A once blank external wall of my shared electorate office facing an alleyway now boasts a vibrant, new mural charting the journey of the Karen people of Myanmar to Albany.
Designed by the Karen community through a collaborative process involving all-ages workshops, the mural demonstrates how art can be transformative for communities by bringing people together and telling stories that might otherwise go untold.
Working closely with artists Nat Rad, Renee Tan and Chad Marwick, leaders of the local Karen community, supported by the Hon Alannah MacTiernan MLC and myself, brought their families and friends along on a grassroots arts journey, resulting in an evocative artwork expressing big ideas about diversity and belonging in an interesting way. The mural’s design represents their journey from conflict to peace, from struggle to prosperity and from despair to hope.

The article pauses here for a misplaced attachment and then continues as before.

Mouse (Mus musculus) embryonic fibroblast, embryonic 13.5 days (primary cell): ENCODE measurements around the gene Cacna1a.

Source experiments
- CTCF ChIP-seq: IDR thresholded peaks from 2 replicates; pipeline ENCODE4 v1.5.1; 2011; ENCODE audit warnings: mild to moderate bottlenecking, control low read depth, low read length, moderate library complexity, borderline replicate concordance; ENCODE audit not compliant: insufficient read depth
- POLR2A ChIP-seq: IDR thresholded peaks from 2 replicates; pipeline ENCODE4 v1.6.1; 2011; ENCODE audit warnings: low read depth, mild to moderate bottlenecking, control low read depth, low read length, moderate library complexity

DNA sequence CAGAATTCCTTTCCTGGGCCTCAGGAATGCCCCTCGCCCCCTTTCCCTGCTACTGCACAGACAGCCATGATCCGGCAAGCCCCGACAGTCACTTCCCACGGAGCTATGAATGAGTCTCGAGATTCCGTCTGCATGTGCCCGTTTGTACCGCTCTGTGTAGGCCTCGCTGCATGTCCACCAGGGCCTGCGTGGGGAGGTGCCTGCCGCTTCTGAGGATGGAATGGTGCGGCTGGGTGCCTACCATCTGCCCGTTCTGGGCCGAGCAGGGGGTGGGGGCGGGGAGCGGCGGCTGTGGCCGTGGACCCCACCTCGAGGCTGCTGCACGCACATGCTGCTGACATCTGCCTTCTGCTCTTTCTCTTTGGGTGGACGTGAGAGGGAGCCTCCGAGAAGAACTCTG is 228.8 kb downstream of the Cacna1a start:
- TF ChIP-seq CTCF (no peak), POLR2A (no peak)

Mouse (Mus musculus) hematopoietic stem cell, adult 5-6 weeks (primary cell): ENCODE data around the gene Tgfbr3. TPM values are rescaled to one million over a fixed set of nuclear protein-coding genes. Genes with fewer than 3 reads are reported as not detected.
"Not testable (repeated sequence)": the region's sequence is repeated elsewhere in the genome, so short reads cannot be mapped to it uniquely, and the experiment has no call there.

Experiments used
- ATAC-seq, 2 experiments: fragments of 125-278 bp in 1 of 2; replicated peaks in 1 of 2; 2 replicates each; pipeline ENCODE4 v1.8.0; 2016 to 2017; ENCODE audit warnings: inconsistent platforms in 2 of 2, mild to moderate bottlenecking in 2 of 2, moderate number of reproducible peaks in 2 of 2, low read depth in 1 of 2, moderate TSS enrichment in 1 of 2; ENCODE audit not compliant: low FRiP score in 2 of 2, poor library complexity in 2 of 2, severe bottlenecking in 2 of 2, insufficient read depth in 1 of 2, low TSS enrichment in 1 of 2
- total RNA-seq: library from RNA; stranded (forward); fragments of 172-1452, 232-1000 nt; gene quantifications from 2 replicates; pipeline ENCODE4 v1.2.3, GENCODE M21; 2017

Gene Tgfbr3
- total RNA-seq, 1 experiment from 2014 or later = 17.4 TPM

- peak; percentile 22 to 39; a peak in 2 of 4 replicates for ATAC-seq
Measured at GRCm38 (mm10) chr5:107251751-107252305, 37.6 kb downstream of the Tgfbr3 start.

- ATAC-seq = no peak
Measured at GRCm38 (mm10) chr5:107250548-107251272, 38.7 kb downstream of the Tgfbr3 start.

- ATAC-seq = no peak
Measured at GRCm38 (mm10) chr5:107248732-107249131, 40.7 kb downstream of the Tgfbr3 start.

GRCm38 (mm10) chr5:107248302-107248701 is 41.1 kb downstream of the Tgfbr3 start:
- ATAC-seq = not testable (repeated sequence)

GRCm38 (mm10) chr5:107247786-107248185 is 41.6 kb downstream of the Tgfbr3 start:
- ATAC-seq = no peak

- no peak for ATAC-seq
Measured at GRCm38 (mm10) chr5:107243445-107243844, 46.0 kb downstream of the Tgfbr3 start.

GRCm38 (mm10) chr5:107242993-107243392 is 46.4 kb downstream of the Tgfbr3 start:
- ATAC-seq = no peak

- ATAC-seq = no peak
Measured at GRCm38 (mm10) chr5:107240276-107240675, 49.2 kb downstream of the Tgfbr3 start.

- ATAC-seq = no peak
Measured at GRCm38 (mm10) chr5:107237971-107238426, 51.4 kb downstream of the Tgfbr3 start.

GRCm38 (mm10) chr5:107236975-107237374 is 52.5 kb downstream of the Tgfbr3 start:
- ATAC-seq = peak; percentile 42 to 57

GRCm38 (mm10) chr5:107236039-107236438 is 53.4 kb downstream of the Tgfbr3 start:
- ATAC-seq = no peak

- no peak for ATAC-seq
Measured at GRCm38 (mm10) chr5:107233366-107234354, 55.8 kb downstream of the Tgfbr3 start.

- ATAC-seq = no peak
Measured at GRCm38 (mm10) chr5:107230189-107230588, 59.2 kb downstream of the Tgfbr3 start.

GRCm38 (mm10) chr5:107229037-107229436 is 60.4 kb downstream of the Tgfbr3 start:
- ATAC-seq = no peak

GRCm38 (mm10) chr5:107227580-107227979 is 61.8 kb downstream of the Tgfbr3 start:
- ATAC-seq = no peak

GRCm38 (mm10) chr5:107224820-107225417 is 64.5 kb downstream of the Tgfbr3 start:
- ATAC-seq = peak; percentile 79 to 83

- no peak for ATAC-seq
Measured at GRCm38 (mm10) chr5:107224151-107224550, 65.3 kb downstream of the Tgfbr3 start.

Featuring in the 2022 Art and Craft Trail, the mural showcases Albany’s multicultural diversity. Viewers can unlock and appreciate its meaning for themselves, however, there are clear messages in the mural about valuing democracy, stability, justice and fairness.
The Karen people faced significant adversity in their journey from Myanmar to Albany. Together, we are really excited to showcase this mural to the Albany community as part of the 2022 Southern Art and Craft Trail and we commend and thank Albany’s Karen community for this magnificent contribution to our urban space.
– Rebecca Stephens